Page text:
from the of-course-they-are dept
But privately, American diplomats are pushing hard to kill a provision of the Brazilian and German draft which states that "extraterritorial surveillance" and mass interception of communications, personal information, and metadata may constitute a violation of human rights. The United States and its allies, according to diplomats, outside observers, and documents, contend that the Covenant on Civil and Political Rights does not apply to foreign espionage.While none of this creates any binding requirements, it does put tremendous pressure on countries to comply -- and could lead to more specific language in various treaties and other agreements as well. It also allows other countries to stand firmly on the moral high ground that the US pretends to stand on, in order to scold the US for its activities.
In recent days, the United States circulated to its allies a confidential paper highlighting American objectives in the negotiations, "Right to Privacy in the Digital Age -- U.S. Redlines." It calls for changing the Brazilian and German text so "that references to privacy rights are referring explicitly to States' obligations under ICCPR and remove suggestion that such obligations apply extraterritorially." In other words: America wants to make sure it preserves the right to spy overseas.
The U.S. paper also calls on governments to promote amendments that would weaken Brazil's and Germany's contention that some "highly intrusive" acts of online espionage may constitute a violation of freedom of expression. Instead, the United States wants to limit the focus to illegal surveillance -- which the American government claims it never, ever does. Collecting information on tens of millions of people around the world is perfectly acceptable, the Obama administration has repeatedly said. It's authorized by U.S. statute, overseen by Congress, and approved by American courts.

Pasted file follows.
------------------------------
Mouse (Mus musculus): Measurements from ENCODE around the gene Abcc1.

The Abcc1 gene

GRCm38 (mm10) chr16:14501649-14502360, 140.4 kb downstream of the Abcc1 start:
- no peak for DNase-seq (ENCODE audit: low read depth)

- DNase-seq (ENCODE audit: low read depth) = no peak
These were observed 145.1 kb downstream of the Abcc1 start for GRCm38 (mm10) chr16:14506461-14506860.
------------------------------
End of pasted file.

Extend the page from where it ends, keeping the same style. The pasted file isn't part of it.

The US, of course, likes to pretend that it needs to violate everyone's privacy to catch a few bad guys. There is little reason to suggest this is true. Nothing in the proposal appears to stop legitimate law enforcement, espionage and surveillance efforts, targeted at actual people involved in criminal or terrorist activity. The issue is scooping up everyone's data "just because." That's not what US negotiators are saying, obviously. Instead, they argue they need to scoop up everyone's data to make the world safer by going after "international terrorists."
The US's stance here is fairly obvious. It wants to pretend to retain the moral high ground on this issue, and the way to do that is to try to stop the rest of the world from pointing out that it's been on the low road for quite some time. But trying to redraw the map doesn't change the reality.